Overcoming the Experience/Employment Catch-22 With CompTIA

Vernon Clifton was a good salesman, but he was looking for something more satisfying than sales offered him. Tech acumen, and even a degree, was not helping him make his entry into IT. The key to making a big career change, he found, was CompTIA.

Overcoming the ExperienceEmployment Catch -22 With CompTIAVernon Clifton was a good salesman, but he was looking for something more satisfying and fulfilling out of a career than sales offered him. Tech acumen, and even a degree, was not helping him make his entry into IT. The key to making a big career change, he found, was CompTIA. 

From cloud servers to exam room EHRs and wired medical devices, through switches, routers, secure Wi-Fi and back, data shuttles around today’s busy healthcare enterprises faster than patients and medical professionals. Data has become a critical part of patient care, and every workday at Advocate Aurora Hospital in Downers Grove, Illinois, Vernon Clifton, health informatics technology cybersecurity analyst, helps keep that data safe. When it comes to monitoring protected health information (PHI) and financial transaction data – both prime hackers targets – he is always seeing something new.

“Doing cybersecurity for healthcare changes every single day,” Clifton said.

Today, skilled, critical thinking cybersecurity pros like Clifton, who scrutinize reports seeking signs of malicious actors on networks to mitigate cyberattacks, are a non-negotiable part of keeping hospital networks safe. And Clifton finds daily satisfaction fulfilling this crucial role. But just a few years ago, he was having trouble finding the path to a cybersecurity career.

Before CompTIA helped lead him in the direction to lend his innate talent to the tech world, he found himself hitting professional walls – in a career that was mostly just paying the bills.

A Reason To Look For Something Better

At age 16, in the Chicago suburbs, Clifton was looking for a job. As a friendly, personable tech hobbyist, customer-facing retail seemed like the way to make a living. He joined the staff at Best Buy, then later traded the signature blue shirt for a sales position at Cellular – a job he believed would take him more in the weeds with technology.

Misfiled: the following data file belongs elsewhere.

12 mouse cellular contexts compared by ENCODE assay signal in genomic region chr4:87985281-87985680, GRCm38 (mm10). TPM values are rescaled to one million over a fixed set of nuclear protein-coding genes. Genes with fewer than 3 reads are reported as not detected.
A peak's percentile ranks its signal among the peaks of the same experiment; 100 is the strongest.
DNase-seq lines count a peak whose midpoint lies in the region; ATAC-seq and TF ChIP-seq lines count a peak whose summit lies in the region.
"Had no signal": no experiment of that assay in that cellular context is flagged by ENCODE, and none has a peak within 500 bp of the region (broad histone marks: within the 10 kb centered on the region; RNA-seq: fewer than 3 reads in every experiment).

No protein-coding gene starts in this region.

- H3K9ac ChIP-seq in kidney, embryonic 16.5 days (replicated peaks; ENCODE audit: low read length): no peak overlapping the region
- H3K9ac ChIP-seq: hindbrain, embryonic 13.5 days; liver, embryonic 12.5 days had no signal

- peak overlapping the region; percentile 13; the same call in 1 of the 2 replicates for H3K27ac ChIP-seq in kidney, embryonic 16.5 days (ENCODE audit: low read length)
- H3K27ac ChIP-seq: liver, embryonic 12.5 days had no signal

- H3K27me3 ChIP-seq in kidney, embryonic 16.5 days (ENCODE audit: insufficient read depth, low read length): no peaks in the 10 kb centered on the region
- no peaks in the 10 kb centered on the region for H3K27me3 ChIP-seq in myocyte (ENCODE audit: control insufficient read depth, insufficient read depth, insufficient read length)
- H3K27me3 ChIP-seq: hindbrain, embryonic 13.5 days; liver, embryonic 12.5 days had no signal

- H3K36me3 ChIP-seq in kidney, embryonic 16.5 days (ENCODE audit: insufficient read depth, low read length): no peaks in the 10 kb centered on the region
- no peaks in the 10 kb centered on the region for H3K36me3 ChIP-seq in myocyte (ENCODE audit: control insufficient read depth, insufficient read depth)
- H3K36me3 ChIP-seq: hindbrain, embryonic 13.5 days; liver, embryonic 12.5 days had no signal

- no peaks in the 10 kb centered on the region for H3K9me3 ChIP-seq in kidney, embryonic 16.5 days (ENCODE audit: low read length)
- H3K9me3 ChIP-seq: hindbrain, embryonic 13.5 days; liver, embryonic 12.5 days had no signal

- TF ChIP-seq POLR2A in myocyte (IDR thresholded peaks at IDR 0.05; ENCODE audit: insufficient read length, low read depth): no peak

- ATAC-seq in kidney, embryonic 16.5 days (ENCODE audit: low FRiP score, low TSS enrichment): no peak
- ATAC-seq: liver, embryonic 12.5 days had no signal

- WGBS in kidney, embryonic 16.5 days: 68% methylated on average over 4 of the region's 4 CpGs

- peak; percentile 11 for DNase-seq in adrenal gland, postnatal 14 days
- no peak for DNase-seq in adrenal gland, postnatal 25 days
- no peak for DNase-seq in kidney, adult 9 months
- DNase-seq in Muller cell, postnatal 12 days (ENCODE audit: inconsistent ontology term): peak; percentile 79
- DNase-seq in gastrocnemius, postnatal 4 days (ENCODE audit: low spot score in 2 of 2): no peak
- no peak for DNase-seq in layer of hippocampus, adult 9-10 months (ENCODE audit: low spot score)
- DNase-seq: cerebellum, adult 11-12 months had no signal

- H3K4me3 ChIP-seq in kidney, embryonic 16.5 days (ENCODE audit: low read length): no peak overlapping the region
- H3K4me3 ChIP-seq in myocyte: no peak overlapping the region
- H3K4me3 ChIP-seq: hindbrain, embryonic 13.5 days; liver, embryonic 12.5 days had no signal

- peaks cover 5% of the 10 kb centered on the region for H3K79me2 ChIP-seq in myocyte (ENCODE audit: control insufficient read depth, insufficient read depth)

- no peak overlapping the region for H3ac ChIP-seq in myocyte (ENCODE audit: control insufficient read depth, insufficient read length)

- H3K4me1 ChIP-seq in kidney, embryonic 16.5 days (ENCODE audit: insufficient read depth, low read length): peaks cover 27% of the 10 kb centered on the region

Helping customers troubleshoot mobile hardware and operating systems did scratch that itch, but only a little. Clifton knew there was more to technology. He also discovered that sales was not a long-term career for him.

"[I thought] I'm doing something that I'm not particularly happy doing,” Clifton said. “I'm content doing it, but I'm not actually happy doing it."

By that time, Clifton’s daughter was growing up. He worried that an unpredictable retail schedule would mean missing trips to the zoo, birthdays, play dates and school field trips. And just as much as he wanted to be there for his daughter’s childhood, he wanted her to see him happy in his career.

And so, Clifton went back to school. He earned a bachelor’s degree in computer information systems. But taking on the job market with his degree in hand, he ran into an all too familiar problem: He needed experience to get a job, but he needed a job to get experience.

CompTIA: Breaking Through the Experience/Employment Paradox

Clifton had built a nice resume. His experience, though, was all in sales. He would apply for an IT job, the recruiter would note his lack of hands-on IT experience and point him to an open sales position instead. He took sales jobs, hoping to jump to the IT department from there. But as Clifton discovered, such lateral moves rarely happen. Neither his potential nor his degree was getting him there.

At home, Clifton researched online, checking message boards and social media to figure out how one launches an IT career. The same advice kept appearing: Check out CompTIA certifications.

Respected throughout the industry, CompTIA certifications prove to employers that a candidate can do the job, even if they have not yet had much experience in the field. CompTIA A+ looked, to Clifton, like his ticket out of the employment/experience Catch-22.